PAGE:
Want to address violence against women? Make their voices heard, create reporting structures

A series of photographs that are part of Oxfam’s campaign to raise awareness on violence against women in 2012 in Mali. How can the international aid community improve on protecting women from violence? Photo by: Vincent Tremeau / Oxfam / CC BY-NC-ND

Between 35 and 70 percent of women and girls experience some type of physical or sexual violence in their lifetime — and of course the risk is higher in developing countries.

As campaign groups across the globe mark today the International Day for the Elimination of Violence Against Women. It’s time to reflect about how global development professionals can better address this often culturally-sensitive issue and mainstream it in their programs.

On the sidelines of last week’s Trust Women Conference hosted by the Thomson Reuters Foundation in London, Devex sat down with Everyday Sexism Project Founder Laura Bates and Carol Robles-Román, president and CEO of Legal Momentum, to find out what these two pioneers in defending women’s rights believe how the international aid community can improve on protecting women from violence.

Their first two suggestions: enable women’s voices to be heard and create structures through which they can report violence effectively.

Women should ‘make a fuss’ when they are harassed

Everyday Sexism Prorject features collection of online testimony in 18 countries — including South Africa and Brazil — with a section targeting refugee women, and has collected 80,000 women’s experiences since 2012. Contributors share stories ranging from verbal harassment in the street to physical and sexual public violation.

Raising awareness of the scale of abuse women suffer is the first step, explained Bates. This must be followed by “creating awareness of what is advised, that these things are unacceptable, that victims can come forward, but also working from the other end with governments, organizations and police forces to make sure if women do report it is taken seriously.”

She said women who don’t “make a fuss” about harassment or abuse often see problems escalate, and urged organizations tackling the issue to emphasize that challenging what happens in public spaces will impact what happens in the workplace or home.  

The model is not bound to the Internet and in her opinion can be replicated in developing countries.

“At its core is the very simple principle of sharing stories,” Bates noted. “In countries where mobile phones are more widely accessible, people can text and collect data this way. But also there are incredibly old and powerful storytelling traditions within communities. It’s the power of women’s voices raised together that’s created this impact.”

The women’s rights advocate advised development professionals to ensure women’s experiences lay at the heart of any program addressing violence, citing “Project Guardian,” a scheme to fight sexual harassment on public transport run by the British Transport Police, as a good example.

“Right from the very beginning they put women’s experiences at the absolute center of planning,” Bates said. “They used them as a route into retraining 2,000 officers and making campaign materials.”

Since later research revealed that women did not relate to the term “sexual assault,” the wording on posters was more specific — a lesson that can be applied to any country.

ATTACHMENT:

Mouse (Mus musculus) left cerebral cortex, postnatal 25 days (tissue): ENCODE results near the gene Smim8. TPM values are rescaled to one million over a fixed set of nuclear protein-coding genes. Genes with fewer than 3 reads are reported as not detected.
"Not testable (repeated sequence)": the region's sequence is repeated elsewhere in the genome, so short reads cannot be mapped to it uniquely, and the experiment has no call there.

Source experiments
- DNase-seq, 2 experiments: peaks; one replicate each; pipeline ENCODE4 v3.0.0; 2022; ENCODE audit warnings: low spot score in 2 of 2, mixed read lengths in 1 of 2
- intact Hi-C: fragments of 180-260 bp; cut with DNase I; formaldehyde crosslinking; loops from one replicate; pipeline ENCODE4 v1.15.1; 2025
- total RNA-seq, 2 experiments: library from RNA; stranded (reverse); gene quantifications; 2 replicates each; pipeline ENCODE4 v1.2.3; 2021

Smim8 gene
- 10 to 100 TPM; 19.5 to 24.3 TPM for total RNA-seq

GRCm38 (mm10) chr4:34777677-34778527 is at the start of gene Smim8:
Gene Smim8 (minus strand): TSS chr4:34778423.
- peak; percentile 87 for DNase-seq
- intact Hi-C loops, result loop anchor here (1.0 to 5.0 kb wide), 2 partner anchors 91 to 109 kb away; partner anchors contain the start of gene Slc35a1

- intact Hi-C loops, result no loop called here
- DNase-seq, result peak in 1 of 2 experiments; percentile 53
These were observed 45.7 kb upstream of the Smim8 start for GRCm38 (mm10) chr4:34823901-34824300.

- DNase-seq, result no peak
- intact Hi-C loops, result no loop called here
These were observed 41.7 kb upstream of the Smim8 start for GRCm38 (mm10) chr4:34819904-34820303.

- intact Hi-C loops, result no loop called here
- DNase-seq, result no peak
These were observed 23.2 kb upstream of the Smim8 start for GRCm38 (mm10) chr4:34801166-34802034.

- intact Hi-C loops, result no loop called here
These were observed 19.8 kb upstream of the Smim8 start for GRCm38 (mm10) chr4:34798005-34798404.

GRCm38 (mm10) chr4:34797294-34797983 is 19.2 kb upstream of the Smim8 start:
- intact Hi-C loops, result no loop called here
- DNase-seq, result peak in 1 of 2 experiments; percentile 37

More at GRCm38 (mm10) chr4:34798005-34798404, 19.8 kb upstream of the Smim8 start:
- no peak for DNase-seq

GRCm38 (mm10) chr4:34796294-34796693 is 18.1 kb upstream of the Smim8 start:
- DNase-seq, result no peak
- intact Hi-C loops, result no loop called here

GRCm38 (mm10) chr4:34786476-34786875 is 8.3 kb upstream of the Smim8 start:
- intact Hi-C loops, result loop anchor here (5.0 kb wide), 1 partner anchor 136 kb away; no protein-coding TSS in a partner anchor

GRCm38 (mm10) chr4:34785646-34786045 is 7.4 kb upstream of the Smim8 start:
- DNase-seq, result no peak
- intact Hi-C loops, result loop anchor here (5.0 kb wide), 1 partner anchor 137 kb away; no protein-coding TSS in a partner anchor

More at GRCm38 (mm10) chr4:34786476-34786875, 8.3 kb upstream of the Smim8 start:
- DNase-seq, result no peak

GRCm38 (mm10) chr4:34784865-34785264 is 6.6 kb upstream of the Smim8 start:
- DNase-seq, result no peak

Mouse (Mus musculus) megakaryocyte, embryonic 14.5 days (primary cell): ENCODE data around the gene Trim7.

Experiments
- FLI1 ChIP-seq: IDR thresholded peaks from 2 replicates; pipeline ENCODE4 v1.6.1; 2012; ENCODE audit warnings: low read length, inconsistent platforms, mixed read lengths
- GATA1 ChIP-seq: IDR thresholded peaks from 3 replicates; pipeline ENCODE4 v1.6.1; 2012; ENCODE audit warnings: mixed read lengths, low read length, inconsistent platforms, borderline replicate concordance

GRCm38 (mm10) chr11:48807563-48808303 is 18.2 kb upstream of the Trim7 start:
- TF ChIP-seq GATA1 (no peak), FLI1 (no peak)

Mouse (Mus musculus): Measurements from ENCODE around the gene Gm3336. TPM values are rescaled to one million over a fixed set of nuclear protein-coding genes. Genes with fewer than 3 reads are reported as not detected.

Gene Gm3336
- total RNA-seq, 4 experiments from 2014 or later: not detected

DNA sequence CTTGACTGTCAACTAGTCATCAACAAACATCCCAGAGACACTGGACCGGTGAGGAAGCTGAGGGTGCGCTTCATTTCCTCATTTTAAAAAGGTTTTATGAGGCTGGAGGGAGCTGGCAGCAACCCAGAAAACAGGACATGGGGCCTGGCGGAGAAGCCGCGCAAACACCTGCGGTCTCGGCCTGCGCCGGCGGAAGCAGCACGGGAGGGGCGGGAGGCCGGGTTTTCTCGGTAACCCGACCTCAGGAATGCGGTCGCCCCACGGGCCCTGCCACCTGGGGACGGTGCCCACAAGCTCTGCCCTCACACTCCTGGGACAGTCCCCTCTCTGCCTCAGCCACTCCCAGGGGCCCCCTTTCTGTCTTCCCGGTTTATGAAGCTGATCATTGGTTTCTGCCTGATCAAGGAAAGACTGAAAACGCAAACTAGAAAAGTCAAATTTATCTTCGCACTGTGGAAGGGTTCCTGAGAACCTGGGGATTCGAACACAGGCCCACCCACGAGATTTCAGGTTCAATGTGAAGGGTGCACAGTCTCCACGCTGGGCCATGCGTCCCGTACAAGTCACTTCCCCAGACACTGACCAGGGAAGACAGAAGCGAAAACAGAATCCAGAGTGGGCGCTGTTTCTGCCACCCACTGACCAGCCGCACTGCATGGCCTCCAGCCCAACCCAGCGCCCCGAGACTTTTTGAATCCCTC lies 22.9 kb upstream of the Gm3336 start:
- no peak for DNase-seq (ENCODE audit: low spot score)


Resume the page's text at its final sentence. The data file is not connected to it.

“Putting the experience of those who are suffering at the very heart of the process from the beginning is absolutely crucial to creating change,” Bates concluded.

Improve reporting structures

Robles-Román, on the other hand, underscored how she learned that developing ways to could report crimes better can truly make a difference to protect women from violence.

In her previous role as deputy mayor for legal affairs and counsel to former New York City Mayor Michael Bloomberg, she helped develop Family Justice Centers. These facilities, located within underserved communities, co-locate legal services such as domestic violence and human trafficking to make it easier for women to report violence.

“We saw a rise in the murder rate for women of color, and a striking fact that came out was they were not [previously] seeking law enforcement,” Robles-Román explained, adding that the centers made it easier for victims to ask for help. “The whole experience was dehumanizing … so we created the scenario where it was an inviting place to be — turning the whole thing on its head.”

Female murder rates fell, and four more centers have opened since 2004 in New York City. But was the winning formula? Getting different government agencies to work together, noted Robles-Román.

“Once you have everybody under one roof, even perceived adversaries turn the table and start working together,” she said.

Legal Momentum focuses on educating legal entities about dealing with victims of sexual assault and domestic violence, and partners with the U.S. federal government to train sexual assault advocates who are not judges or lawyers in how to get cases to court.

“The statistics are very poor in terms of sexual assault and domestic violence cases prosecuted in court,” she said. “It sounds like an oversimplification, but we have to make sure the justice system is well-trained.”

This, she highlighted, is definitely an approach that should be scaled in developing countries.

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About the author

  • Gabriella Jóźwiak

    Gabriella Jóźwiak is an award-winning journalist based in London. Her work on issues and policies affecting children and young people in developing countries and the U.K. has been published in national newspapers and magazines. Having worked in-house for domestic and international development charities, Jóźwiak has a keen interest in organizational development, and has worked as a journalist in several countries across West Africa and South America.